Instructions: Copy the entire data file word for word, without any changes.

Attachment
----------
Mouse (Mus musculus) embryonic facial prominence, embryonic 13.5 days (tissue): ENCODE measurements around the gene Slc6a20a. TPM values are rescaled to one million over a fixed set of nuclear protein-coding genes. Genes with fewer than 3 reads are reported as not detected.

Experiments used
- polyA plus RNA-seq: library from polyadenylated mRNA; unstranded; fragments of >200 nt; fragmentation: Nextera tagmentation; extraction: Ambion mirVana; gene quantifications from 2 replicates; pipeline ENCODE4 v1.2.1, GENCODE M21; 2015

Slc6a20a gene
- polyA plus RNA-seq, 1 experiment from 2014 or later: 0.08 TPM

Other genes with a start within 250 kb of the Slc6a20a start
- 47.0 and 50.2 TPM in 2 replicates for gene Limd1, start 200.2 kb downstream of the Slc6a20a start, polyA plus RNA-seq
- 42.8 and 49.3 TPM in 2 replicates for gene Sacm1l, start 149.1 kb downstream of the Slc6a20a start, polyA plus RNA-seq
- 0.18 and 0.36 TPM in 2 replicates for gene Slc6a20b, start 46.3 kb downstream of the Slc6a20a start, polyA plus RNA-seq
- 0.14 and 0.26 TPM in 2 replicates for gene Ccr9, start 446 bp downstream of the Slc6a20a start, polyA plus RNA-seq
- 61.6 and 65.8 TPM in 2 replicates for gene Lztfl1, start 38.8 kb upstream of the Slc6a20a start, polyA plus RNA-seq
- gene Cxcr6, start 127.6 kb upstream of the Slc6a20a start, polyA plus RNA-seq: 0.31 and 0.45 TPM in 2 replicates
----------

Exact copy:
Mouse (Mus musculus) embryonic facial prominence, embryonic 13.5 days (tissue): ENCODE measurements around the gene Slc6a20a. TPM values are rescaled to one million over a fixed set of nuclear protein-coding genes. Genes with fewer than 3 reads are reported as not detected.

Experiments used
- polyA plus RNA-seq: library from polyadenylated mRNA; unstranded; fragments of >200 nt; fragmentation: Nextera tagmentation; extraction: Ambion mirVana; gene quantifications from 2 replicates; pipeline ENCODE4 v1.2.1, GENCODE M21; 2015

Slc6a20a gene
- polyA plus RNA-seq, 1 experiment from 2014 or later: 0.08 TPM

Other genes with a start within 250 kb of the Slc6a20a start
- 47.0 and 50.2 TPM in 2 replicates for gene Limd1, start 200.2 kb downstream of the Slc6a20a start, polyA plus RNA-seq
- 42.8 and 49.3 TPM in 2 replicates for gene Sacm1l, start 149.1 kb downstream of the Slc6a20a start, polyA plus RNA-seq
- 0.18 and 0.36 TPM in 2 replicates for gene Slc6a20b, start 46.3 kb downstream of the Slc6a20a start, polyA plus RNA-seq
- 0.14 and 0.26 TPM in 2 replicates for gene Ccr9, start 446 bp downstream of the Slc6a20a start, polyA plus RNA-seq
- 61.6 and 65.8 TPM in 2 replicates for gene Lztfl1, start 38.8 kb upstream of the Slc6a20a start, polyA plus RNA-seq
- gene Cxcr6, start 127.6 kb upstream of the Slc6a20a start, polyA plus RNA-seq: 0.31 and 0.45 TPM in 2 replicates